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New beginnings

Aarhus and Eastern Jutland is home to many internationally-minded companies and organisations that all contribute to the internationalisation of this area. This month International Community advises internationals arriving in the darkest and coldest months of the year.

Photographs: Unsplash

Text: International Community

In striking contrast to December, January and February lack the holiday cosiness, lights and social gatherings. So what do you do when arriving in Denmark in the darkest and coldest months of the year? I turned to Helle Fjord from Slater Consult to pick her brain on ensuring the best possible arrival, avoiding being sucked into the gloom of the winter months.

Before arrival

Helle Fjord explains that a positive experience starts at home before moving to Denmark. "When moving to a new country - or geographical area in general - establishing a network is hard work in general, regardless of climate. I recommend any newcomer to Denmark to become familiar with their own behaviour, routines, preferences and activities during winter in their home country BEFORE moving to Denmark. I suggest you make up a wishlist BEFORE moving to Denmark. What kind of activities, sports and spare time engagements will be important for you to maintain/uphold/start pursuing or let go of?"

Build a social network

Upon arrival, you will want to establish a social network. Helle Fjord points out that many feel that Danes become more anti-social and even hostile during winter. However, this is not the case. "During the dark months in Denmark, many Danes pursue indoor sports and different association activities, attending evening or weekend courses, lectures on different topics, concerts/ music arrangements, learning various sorts of crafts. Some become more "homely" with creative activities such as knitting, drawing, slow cooking, etc. Visiting friends and family, spending more time on cooking and invitations for dinner and

board games is also an appreciated spare time activity."

Being an avid advocate for the Danish clubs and associations myself, I agree that this is THE way to build that life-saving social network. I also want to emphasise that Denmark is a Facebook country, where you can find a lot of communities based on cultural background, language, sports, general interests etc. Helle Fjord continues: "My advice is to be curious with your own behaviour and desires as well as the social life around you. Ask your colleagues about what they do during wintertime, what is going on week by week socially where you live, and how you can start a new hobby that you've really wanted to try out. Get out there and seek new ways of doing things, given the opportunity that you are now in a new place where nobody knows you."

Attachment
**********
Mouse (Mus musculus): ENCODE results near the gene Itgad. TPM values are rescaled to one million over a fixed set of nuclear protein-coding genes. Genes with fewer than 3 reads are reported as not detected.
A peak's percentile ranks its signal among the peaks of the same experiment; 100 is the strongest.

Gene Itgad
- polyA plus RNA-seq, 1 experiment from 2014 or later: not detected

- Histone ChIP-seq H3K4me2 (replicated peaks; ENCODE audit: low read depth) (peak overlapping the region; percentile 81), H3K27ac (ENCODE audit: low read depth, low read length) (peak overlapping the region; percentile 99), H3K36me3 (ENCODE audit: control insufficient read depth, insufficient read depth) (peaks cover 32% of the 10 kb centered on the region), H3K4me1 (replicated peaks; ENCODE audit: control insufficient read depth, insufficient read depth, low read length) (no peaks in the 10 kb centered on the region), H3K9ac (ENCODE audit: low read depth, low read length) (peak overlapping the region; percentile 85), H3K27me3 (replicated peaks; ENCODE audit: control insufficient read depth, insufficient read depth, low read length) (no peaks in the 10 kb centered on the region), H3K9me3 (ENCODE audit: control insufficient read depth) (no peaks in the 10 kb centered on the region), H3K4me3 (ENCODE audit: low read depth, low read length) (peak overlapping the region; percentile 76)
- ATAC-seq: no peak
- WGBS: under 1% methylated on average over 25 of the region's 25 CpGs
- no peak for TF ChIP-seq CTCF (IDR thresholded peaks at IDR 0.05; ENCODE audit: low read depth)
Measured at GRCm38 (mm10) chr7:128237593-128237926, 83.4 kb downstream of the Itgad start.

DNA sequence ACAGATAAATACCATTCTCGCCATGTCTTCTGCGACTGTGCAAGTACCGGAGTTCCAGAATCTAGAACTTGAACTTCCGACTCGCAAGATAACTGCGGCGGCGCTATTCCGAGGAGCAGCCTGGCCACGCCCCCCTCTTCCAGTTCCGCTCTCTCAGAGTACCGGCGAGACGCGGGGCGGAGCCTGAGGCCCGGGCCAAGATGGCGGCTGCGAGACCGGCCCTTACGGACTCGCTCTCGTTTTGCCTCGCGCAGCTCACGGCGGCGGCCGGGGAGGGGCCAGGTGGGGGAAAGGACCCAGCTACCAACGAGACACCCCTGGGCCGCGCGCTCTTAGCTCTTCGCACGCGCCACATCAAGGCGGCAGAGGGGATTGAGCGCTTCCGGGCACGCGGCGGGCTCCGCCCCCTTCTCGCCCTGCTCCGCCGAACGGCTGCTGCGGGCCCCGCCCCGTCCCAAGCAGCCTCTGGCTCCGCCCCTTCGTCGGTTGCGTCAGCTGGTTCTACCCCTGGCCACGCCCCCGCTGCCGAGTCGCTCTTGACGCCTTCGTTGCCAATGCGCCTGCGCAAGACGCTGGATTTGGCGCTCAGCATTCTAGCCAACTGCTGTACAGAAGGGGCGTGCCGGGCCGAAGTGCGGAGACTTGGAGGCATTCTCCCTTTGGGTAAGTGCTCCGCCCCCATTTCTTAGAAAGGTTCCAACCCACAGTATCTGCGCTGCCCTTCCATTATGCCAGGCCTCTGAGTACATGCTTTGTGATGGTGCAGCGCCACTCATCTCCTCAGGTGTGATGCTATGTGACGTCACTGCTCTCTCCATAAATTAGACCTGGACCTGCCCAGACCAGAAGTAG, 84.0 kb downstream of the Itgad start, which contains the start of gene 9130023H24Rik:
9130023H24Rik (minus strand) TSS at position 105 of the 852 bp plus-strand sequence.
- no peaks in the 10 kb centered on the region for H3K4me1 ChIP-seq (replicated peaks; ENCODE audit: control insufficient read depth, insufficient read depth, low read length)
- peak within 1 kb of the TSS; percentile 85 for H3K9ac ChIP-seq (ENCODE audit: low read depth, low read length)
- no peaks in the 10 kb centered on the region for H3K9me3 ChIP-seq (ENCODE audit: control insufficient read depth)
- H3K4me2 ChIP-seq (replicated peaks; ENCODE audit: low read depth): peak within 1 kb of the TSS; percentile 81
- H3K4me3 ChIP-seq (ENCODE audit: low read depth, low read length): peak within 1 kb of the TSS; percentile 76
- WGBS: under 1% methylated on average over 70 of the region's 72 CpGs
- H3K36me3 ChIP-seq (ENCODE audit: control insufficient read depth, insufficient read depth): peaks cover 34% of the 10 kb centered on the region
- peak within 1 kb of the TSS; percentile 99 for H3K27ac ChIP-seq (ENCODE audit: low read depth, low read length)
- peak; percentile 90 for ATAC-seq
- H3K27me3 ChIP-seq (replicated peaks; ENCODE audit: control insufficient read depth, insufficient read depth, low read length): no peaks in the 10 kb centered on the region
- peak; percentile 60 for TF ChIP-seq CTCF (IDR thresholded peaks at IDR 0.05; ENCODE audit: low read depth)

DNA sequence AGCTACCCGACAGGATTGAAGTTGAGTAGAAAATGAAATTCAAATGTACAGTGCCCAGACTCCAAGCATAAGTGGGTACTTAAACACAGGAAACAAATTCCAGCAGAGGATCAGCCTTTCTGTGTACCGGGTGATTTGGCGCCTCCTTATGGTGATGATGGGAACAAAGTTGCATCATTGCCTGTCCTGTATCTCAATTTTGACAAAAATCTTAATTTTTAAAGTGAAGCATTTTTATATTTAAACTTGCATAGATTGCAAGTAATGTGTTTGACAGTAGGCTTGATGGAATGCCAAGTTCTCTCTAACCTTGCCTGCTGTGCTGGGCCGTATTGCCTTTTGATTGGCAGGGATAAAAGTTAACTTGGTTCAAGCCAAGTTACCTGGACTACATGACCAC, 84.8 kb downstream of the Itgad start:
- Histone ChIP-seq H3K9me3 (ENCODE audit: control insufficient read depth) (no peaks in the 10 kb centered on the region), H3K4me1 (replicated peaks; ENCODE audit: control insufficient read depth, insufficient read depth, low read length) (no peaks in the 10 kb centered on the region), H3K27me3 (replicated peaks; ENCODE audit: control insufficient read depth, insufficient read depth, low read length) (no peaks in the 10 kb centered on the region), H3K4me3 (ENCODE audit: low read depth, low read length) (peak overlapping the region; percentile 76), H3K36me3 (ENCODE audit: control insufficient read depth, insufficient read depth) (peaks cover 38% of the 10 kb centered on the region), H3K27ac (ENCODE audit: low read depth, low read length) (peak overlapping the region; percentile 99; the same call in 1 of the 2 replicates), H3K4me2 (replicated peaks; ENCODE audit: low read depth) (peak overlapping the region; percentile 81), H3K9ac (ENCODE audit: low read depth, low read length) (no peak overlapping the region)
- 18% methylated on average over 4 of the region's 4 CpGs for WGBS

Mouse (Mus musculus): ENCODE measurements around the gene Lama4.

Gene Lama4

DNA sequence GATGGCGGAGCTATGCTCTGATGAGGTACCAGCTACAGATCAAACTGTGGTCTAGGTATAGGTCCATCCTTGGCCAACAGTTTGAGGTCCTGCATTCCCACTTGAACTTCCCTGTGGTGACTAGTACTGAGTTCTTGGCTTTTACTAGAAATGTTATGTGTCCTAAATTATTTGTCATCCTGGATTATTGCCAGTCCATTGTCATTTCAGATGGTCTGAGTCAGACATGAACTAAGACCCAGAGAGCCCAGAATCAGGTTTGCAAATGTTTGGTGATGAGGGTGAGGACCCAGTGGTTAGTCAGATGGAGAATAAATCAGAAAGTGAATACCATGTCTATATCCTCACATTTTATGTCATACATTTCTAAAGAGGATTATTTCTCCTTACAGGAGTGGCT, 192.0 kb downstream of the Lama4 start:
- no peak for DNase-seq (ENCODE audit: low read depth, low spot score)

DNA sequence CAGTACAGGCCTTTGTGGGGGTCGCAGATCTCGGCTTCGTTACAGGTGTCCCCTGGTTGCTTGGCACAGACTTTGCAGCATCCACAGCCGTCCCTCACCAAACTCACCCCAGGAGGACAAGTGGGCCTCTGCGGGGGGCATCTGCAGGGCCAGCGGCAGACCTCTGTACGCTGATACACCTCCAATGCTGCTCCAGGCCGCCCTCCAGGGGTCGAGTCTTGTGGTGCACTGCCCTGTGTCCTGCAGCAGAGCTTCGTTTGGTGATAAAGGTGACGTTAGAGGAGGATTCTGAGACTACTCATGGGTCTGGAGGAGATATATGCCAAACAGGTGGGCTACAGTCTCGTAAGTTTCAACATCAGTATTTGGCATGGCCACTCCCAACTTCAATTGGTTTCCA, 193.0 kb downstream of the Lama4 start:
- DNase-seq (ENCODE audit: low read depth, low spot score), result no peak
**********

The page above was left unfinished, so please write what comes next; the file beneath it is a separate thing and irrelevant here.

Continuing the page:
“All in all, it is important not to presume what your new colleague may want and need. Ask curious questions and pay attention to the answers.” - Helle Fjord, Slater Consult

Advice to companies

"For the sake of year-end closure and avoidance of split taxation as well as for emotional reasons, I recommend hiring companies not hire anybody from abroad with a start date in December. Wait until January." Helle Fjord says, and she continues: "This will give the new colleague a chance to celebrate the seasonal holiday in their home country and start the new job as when new year sets in. Don't be fussy with starting date. It is important that your international colleague gets a good start and has had the opportunity to be with family and friends with peace of heart - as well as foreseeing non-hectic travel towards a new beginning."

In-house support is crucial to ensure the best possible start. Helle Fjord recommends host companies appoint a "buddy" that can be available to answer more specific and personal questions from the international colleague if and when they arise. Helle emphasises: "This buddy should be a neutral and impartial person with a duty of confidentiality that the international colleague can rely on for clarification of questions that may not feel comfortable enough for the new colleague to address with host manager or HR." She also recommends appointing a mentor: "In parallel, it may also be a great support to appoint a mentor for the international colleague. This person will have a more work-related role to the new colleague to introduce the team spirit, meeting culture, lines of referral, organisational structure, different policies and becoming familiar in general with the what, how, who and when."

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